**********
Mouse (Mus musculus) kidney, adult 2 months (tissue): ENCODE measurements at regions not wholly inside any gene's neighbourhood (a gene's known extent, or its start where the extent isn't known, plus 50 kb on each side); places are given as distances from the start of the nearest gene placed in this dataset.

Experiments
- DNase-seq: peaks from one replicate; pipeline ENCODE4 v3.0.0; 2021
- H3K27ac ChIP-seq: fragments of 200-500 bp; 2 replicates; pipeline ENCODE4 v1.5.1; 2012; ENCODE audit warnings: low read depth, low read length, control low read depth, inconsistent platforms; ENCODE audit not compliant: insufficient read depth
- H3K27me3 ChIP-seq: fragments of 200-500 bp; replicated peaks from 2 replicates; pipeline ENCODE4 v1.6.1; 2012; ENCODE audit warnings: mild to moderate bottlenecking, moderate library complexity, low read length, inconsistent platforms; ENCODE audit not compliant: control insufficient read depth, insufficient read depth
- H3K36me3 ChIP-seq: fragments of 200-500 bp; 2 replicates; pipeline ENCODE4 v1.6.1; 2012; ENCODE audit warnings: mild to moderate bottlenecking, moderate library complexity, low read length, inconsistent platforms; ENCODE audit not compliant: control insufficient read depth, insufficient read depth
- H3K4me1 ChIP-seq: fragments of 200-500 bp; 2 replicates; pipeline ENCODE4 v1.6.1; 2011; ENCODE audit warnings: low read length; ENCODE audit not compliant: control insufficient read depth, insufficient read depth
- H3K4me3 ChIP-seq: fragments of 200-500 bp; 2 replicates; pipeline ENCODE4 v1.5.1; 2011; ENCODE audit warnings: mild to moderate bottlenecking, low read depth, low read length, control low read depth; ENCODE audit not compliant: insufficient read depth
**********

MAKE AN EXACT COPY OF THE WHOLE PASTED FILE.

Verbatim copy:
Mouse (Mus musculus) kidney, adult 2 months (tissue): ENCODE measurements at regions not wholly inside any gene's neighbourhood (a gene's known extent, or its start where the extent isn't known, plus 50 kb on each side); places are given as distances from the start of the nearest gene placed in this dataset.

Experiments
- DNase-seq: peaks from one replicate; pipeline ENCODE4 v3.0.0; 2021
- H3K27ac ChIP-seq: fragments of 200-500 bp; 2 replicates; pipeline ENCODE4 v1.5.1; 2012; ENCODE audit warnings: low read depth, low read length, control low read depth, inconsistent platforms; ENCODE audit not compliant: insufficient read depth
- H3K27me3 ChIP-seq: fragments of 200-500 bp; replicated peaks from 2 replicates; pipeline ENCODE4 v1.6.1; 2012; ENCODE audit warnings: mild to moderate bottlenecking, moderate library complexity, low read length, inconsistent platforms; ENCODE audit not compliant: control insufficient read depth, insufficient read depth
- H3K36me3 ChIP-seq: fragments of 200-500 bp; 2 replicates; pipeline ENCODE4 v1.6.1; 2012; ENCODE audit warnings: mild to moderate bottlenecking, moderate library complexity, low read length, inconsistent platforms; ENCODE audit not compliant: control insufficient read depth, insufficient read depth
- H3K4me1 ChIP-seq: fragments of 200-500 bp; 2 replicates; pipeline ENCODE4 v1.6.1; 2011; ENCODE audit warnings: low read length; ENCODE audit not compliant: control insufficient read depth, insufficient read depth
- H3K4me3 ChIP-seq: fragments of 200-500 bp; 2 replicates; pipeline ENCODE4 v1.5.1; 2011; ENCODE audit warnings: mild to moderate bottlenecking, low read depth, low read length, control low read depth; ENCODE audit not compliant: insufficient read depth